Today’s modern enterprise is demanding more than ever, and businesses are looking to technology to help deliver results. Customer experience has become king. Logistical planning needs to be managed down to the second. Capacity must be leveraged. And, if customer behavior and needs can be predicted ahead of time to serve them better, then do it!

Of course, when it comes to delivering on the promises of technology, everyone looks in one direction to ensure that SLA targets are met and efforts are a success – the site reliability engineering (SRE) team.

Talk about pressure!

Today SREs impact all phases of the software lifecycle – from ensuring Product and Engineering teams consider requirements that support reliability, to validating automation and the architecture of massive internal platforms. In essence, SREs have become the “Guardians of Production.” That means they must fight for the user throughout the process. Does that also mean they have to be at odds with Product and Engineering organizations? Preferably not. Instead, relationships need to be carefully maintained and collaborative in order to drive the desired results.

But how do you begin to establish and nurture these relationships? It starts with a foundational site reliability engineering strategy built upon trust. Everyone throughout the organization must trust that the SRE group will consistently make the right decision to ensure the success of the product in question.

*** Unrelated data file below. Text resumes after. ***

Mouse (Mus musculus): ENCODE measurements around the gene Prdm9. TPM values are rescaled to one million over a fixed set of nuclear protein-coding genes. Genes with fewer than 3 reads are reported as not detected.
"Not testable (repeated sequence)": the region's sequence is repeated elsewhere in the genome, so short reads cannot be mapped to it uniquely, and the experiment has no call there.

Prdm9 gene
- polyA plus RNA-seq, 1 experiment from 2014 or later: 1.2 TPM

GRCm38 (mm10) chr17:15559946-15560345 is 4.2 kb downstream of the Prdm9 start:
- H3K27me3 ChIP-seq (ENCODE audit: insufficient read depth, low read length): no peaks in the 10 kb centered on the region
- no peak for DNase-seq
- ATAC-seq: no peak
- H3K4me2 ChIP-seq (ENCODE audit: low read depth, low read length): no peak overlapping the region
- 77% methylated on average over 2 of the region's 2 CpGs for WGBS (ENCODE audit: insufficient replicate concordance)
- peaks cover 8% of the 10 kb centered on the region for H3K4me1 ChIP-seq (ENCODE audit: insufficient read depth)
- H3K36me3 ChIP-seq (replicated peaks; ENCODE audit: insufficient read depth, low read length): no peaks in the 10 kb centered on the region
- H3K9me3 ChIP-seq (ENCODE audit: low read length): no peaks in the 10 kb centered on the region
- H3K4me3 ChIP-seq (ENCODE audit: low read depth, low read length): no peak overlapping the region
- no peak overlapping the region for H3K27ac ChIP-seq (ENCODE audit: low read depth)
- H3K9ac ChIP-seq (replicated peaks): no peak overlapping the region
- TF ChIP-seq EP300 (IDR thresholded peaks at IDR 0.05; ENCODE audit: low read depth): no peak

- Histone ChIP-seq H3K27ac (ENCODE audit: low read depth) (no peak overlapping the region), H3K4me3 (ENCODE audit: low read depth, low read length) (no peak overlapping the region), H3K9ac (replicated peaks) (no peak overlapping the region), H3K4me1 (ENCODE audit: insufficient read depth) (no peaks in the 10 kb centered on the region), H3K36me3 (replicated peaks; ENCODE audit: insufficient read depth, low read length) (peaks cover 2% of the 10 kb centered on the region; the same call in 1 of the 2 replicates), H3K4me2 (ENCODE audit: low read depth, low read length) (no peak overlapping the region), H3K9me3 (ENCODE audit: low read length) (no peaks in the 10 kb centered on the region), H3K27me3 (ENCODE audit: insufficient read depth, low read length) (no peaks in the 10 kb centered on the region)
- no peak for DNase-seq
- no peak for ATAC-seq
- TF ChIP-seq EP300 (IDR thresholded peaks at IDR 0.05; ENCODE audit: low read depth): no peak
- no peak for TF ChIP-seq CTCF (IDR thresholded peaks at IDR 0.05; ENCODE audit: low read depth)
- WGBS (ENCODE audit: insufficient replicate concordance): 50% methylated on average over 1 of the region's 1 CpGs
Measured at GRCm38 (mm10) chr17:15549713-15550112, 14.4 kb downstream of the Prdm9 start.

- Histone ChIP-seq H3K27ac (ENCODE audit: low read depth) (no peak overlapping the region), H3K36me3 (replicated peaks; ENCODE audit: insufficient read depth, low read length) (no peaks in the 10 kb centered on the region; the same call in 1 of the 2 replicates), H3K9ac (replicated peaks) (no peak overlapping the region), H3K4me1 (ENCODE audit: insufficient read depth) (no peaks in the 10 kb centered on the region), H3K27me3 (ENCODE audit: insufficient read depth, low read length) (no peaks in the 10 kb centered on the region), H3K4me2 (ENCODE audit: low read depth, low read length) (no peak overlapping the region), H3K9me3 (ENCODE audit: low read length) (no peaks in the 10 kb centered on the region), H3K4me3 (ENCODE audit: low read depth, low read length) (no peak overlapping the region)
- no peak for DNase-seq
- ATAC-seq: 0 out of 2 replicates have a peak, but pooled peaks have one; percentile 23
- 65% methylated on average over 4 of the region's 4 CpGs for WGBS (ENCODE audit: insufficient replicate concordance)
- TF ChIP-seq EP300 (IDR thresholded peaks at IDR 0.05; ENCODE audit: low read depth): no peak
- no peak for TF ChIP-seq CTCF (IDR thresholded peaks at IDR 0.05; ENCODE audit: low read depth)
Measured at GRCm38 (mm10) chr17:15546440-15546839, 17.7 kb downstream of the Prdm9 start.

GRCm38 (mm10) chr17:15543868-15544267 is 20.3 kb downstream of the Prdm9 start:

From inception to delivery, engineering and operations organizations must work closely together to build and deliver technology that works for the business and meets organizational goals. Unfortunately, that can be easier said than done, even when SREs have strived to consider every ounce of prevention – and prepared for a response in the event the inevitable happens and a production incident occurs.

So, how can SREs do better to help drive availability towards the magic number – 99.95% availability – and advance the maturity of operations and the SRE team? And how can you ensure that you’re where you want to be in 30 days, six months, or even a year from now?

The five best practices below are a great start.

  1. Engage early. Too often, the SRE team is engaged too late. What’s this look like? It’s not pretty. Only minimum requirements are met. Costs escalate. Goals are deprioritized. Needs of the business are not met.
  2. Monitor and observe. Ensure you have the ability to observe the inner workings of systems to be able to make effective decisions and form hypotheses that guide roadmaps and operationalization of capabilities.
  3. Incident management. Teams need to be able to follow a framework and manage incidents successfully, because if incidents aren’t managed correctly, they will wreak havoc for your applications and environment.
  4. Experiment. Experimentation is integral to validating hypotheses and making changes to improve application performance, cost, or reliability – unfortunately, relying on humans alone to perform experiments isn’t the solution because you can’t put enough human resources toward experimentation to make a real difference.
  5. Optimize. Automation can run years’ worth of performance tests over the course of just a few hours, and tweak the configuration with each successive run to see how the application performs and what resource utilization results, while machine learning provides the ability to analyze all those results and recommend configurations.

Ready to take a deeper dive into what it takes to create a more resilient environment for operational maturity and a better customer experience? Explore our eBook Five SRE Best Practices for the Modern Enterprise.

You’ll learn more about the top five best practices, get valuable checklists to help you on your journey, and gain practical ways to achieve the highest level of service possible given the resources and skills of your team.

Get the ebook today.

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